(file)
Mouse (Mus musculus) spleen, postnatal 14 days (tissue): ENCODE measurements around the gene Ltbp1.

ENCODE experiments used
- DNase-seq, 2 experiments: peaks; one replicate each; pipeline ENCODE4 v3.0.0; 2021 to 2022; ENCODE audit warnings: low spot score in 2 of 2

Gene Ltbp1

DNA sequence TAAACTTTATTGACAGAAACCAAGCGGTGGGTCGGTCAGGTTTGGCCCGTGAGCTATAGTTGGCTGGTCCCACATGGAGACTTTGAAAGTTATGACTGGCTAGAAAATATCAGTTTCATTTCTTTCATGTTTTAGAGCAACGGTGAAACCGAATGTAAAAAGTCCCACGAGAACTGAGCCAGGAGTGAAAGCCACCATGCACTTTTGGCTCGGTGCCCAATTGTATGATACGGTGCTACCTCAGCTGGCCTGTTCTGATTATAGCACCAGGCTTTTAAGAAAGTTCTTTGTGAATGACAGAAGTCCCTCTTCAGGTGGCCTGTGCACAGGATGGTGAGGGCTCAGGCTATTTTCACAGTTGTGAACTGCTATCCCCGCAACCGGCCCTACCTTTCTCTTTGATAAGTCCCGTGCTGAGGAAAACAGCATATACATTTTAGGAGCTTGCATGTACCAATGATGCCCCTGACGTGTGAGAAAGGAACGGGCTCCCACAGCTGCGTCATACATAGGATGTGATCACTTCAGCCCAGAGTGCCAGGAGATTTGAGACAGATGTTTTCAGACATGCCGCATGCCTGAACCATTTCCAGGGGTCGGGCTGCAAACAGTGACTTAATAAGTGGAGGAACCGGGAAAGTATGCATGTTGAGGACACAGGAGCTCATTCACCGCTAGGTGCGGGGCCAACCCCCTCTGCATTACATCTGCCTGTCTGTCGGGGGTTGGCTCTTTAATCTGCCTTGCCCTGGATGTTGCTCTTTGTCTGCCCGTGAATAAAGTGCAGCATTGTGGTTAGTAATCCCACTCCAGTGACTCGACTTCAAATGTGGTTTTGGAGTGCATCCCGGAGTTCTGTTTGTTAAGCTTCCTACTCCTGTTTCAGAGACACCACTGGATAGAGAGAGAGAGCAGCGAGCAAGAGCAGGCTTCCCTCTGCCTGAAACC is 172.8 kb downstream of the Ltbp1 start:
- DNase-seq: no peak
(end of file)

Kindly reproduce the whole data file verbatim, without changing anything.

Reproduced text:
Mouse (Mus musculus) spleen, postnatal 14 days (tissue): ENCODE measurements around the gene Ltbp1.

ENCODE experiments used
- DNase-seq, 2 experiments: peaks; one replicate each; pipeline ENCODE4 v3.0.0; 2021 to 2022; ENCODE audit warnings: low spot score in 2 of 2

Gene Ltbp1

DNA sequence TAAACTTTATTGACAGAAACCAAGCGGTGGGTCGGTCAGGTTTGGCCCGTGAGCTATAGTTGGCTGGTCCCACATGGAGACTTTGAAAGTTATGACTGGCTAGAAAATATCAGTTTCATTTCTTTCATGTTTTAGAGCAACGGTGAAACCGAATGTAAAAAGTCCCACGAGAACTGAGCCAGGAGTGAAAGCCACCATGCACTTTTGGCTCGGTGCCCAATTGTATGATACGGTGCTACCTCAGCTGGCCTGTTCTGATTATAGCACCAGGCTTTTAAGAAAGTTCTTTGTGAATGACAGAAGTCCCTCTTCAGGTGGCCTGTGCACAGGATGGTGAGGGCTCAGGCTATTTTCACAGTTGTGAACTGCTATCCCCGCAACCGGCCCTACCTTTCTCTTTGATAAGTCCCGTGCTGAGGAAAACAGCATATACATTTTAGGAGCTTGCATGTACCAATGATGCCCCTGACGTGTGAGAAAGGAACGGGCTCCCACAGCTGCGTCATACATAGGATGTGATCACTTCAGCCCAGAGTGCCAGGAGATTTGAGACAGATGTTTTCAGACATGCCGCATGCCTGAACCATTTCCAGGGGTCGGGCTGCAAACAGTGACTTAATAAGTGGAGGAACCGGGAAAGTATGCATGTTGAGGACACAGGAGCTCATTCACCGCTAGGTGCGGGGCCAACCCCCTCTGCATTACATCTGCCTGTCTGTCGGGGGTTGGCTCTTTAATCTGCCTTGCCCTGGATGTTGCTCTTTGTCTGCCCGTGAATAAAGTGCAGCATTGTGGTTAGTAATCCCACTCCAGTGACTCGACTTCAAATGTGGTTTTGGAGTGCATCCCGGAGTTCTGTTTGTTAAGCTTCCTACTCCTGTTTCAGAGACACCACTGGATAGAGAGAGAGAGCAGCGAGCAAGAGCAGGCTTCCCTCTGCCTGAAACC is 172.8 kb downstream of the Ltbp1 start:
- DNase-seq: no peak